To Treat or Not to Treat Rhea Paul’s recent article (1996a, 1996b) and her interaction with Marilyn Nippold and Ilse Schwarz (1996a, 1996b) bring to light an issue that is near and dear to my heart; that is, when or even if to intervene with an individual who meets some criterion for “disorder” or “delay.” ... Letter to the Editor
Letter to the Editor  |   November 01, 1996
To Treat or Not to Treat
 
Author Affiliations & Notes
  • Peter Flipsen, Jr.
    University of Wisconsin-Madison
Article Information
Research Issues, Methods & Evidence-Based Practice / Letter to the Editor
Letter to the Editor   |   November 01, 1996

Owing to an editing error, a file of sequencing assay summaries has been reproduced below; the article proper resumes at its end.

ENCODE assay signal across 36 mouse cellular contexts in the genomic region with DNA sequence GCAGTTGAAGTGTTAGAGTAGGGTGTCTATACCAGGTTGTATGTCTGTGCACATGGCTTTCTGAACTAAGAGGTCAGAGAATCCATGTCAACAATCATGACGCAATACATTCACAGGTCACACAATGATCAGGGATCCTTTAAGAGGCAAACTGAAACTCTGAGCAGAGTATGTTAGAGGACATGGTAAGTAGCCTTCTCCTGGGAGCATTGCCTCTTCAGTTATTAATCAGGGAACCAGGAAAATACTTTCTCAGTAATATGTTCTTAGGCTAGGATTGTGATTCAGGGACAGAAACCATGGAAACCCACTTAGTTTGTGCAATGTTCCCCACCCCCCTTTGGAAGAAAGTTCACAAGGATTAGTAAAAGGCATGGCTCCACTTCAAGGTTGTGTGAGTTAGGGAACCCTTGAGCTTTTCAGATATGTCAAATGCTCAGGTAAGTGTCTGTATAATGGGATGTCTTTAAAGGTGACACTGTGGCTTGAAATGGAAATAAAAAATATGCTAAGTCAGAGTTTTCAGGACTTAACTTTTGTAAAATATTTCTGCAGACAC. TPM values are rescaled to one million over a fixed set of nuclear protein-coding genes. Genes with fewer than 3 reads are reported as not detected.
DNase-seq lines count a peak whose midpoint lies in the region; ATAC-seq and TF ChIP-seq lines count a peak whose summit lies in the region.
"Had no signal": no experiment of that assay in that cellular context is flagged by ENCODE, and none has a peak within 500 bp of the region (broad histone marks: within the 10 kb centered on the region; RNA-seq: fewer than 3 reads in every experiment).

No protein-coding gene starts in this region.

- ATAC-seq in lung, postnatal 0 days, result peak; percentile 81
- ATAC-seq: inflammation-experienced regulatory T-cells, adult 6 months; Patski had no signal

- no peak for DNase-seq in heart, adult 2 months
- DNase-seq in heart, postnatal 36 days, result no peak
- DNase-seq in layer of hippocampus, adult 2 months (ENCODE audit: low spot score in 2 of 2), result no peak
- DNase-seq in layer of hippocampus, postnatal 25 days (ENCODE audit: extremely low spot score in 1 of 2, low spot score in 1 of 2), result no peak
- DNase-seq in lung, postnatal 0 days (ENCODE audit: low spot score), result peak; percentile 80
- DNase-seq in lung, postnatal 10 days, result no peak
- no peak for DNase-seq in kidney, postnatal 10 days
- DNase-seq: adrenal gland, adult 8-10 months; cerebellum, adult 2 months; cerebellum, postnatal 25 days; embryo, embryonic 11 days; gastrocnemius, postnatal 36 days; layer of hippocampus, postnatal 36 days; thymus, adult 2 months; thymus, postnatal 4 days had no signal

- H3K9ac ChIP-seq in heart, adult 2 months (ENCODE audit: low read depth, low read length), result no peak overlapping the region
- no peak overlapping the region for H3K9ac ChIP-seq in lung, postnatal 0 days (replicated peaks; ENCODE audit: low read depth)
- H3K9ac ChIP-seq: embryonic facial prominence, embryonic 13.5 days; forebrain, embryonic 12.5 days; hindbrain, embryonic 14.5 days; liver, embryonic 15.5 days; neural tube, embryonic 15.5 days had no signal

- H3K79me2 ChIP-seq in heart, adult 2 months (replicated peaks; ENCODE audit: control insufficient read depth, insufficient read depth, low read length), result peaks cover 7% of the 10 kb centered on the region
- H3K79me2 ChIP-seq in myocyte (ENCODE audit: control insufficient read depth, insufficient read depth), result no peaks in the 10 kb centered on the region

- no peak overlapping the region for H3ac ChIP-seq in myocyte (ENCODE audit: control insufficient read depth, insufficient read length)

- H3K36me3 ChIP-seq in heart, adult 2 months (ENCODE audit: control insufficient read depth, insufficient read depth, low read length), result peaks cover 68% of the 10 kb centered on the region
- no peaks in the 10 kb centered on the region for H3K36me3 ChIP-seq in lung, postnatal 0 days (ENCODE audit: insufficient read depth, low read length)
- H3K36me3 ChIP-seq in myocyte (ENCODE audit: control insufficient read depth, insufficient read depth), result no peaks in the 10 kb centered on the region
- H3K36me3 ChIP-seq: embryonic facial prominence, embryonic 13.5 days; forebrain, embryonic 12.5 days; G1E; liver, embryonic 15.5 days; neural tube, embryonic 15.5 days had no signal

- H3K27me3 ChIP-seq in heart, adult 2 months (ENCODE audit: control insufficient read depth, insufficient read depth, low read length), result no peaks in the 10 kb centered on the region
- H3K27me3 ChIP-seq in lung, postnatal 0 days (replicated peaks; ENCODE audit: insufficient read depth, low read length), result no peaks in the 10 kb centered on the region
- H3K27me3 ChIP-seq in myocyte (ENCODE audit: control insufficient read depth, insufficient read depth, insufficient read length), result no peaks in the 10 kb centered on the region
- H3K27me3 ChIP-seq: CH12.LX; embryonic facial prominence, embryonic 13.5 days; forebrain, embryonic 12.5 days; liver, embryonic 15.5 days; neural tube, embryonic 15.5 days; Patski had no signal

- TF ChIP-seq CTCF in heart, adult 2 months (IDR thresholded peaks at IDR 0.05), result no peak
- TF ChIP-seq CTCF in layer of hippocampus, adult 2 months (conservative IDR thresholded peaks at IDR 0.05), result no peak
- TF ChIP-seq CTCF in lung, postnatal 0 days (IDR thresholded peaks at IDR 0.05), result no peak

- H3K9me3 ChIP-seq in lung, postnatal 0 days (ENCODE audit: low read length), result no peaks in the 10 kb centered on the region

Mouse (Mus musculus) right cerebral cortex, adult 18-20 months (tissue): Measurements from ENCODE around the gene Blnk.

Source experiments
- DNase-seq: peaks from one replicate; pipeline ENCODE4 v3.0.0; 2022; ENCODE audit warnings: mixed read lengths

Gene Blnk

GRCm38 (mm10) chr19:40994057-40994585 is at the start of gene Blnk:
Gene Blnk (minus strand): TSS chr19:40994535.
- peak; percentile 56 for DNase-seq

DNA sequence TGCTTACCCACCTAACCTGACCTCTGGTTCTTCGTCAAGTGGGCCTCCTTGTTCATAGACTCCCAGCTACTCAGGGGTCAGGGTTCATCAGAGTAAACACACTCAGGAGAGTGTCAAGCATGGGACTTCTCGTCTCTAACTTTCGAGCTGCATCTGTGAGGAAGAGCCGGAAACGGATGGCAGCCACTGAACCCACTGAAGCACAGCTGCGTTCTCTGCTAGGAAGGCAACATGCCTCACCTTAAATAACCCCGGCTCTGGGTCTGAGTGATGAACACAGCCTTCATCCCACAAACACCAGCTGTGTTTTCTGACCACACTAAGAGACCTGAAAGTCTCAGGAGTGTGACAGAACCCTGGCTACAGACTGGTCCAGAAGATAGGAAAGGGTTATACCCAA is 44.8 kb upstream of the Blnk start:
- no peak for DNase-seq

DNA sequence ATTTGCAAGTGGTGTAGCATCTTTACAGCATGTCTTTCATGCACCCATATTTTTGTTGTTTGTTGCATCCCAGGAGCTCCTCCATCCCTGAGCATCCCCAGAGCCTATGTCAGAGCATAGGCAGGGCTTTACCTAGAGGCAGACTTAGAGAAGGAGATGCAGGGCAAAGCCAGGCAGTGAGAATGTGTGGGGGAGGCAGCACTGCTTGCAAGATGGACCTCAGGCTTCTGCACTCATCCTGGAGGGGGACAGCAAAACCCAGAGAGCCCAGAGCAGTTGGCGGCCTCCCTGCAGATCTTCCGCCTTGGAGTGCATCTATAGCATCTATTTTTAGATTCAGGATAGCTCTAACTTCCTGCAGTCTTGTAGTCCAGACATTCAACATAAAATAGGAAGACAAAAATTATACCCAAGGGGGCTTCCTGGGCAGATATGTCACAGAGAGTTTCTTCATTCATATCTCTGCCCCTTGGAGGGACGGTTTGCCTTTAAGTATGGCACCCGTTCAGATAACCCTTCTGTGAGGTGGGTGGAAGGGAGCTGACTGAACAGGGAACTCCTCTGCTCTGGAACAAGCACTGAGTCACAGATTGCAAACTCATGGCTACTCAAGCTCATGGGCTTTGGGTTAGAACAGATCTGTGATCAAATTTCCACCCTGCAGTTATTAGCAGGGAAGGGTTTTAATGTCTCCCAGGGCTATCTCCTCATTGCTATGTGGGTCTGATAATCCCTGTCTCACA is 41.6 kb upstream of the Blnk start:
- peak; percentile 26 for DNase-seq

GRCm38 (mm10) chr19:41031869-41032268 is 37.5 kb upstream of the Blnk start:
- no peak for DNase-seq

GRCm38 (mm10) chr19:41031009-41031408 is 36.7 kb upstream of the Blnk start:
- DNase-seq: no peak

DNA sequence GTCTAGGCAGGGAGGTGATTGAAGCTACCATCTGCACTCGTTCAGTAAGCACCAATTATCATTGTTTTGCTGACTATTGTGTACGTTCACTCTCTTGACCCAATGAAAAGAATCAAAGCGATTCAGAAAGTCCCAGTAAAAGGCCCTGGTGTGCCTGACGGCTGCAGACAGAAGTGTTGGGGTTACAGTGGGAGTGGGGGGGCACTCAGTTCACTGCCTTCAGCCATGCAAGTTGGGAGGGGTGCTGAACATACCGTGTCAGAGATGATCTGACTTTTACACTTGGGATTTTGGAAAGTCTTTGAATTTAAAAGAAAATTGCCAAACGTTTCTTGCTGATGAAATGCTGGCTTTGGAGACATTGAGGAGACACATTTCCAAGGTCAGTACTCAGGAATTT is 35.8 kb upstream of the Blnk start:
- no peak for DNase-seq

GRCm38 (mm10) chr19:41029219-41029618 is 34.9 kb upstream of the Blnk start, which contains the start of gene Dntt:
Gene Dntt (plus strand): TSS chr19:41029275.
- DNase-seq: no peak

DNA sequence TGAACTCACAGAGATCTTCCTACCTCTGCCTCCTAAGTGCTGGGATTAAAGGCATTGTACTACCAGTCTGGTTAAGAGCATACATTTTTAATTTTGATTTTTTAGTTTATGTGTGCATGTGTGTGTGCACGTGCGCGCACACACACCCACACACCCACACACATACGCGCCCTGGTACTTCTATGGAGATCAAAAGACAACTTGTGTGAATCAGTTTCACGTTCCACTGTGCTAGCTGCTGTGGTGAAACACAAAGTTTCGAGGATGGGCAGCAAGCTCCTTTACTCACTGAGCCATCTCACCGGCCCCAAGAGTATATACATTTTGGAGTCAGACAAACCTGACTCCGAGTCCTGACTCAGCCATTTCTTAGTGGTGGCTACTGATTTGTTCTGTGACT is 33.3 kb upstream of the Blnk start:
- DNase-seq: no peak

To Treat or Not to Treat
American Journal of Speech-Language Pathology, November 1996, Vol. 5, 56-57. doi:10.1044/1058-0360.0504.53
 
American Journal of Speech-Language Pathology, November 1996, Vol. 5, 56-57. doi:10.1044/1058-0360.0504.53
Rhea Paul’s recent article (1996a, 1996b) and her interaction with Marilyn Nippold and Ilse Schwarz (1996a, 1996b) bring to light an issue that is near and dear to my heart; that is, when or even if to intervene with an individual who meets some criterion for “disorder” or “delay.” Paul presents a compelling case (at least I think so) for a “watch and see” approach for children with late onset of expressive language. Her data and those of several others suggest that a very significant portion of these children will catch up to their typically-developing peers. Although Nippold and Schwarz disagree with Paul on whether they actually do catch up, two important issues arise from their discussion that are worth emphasizing.
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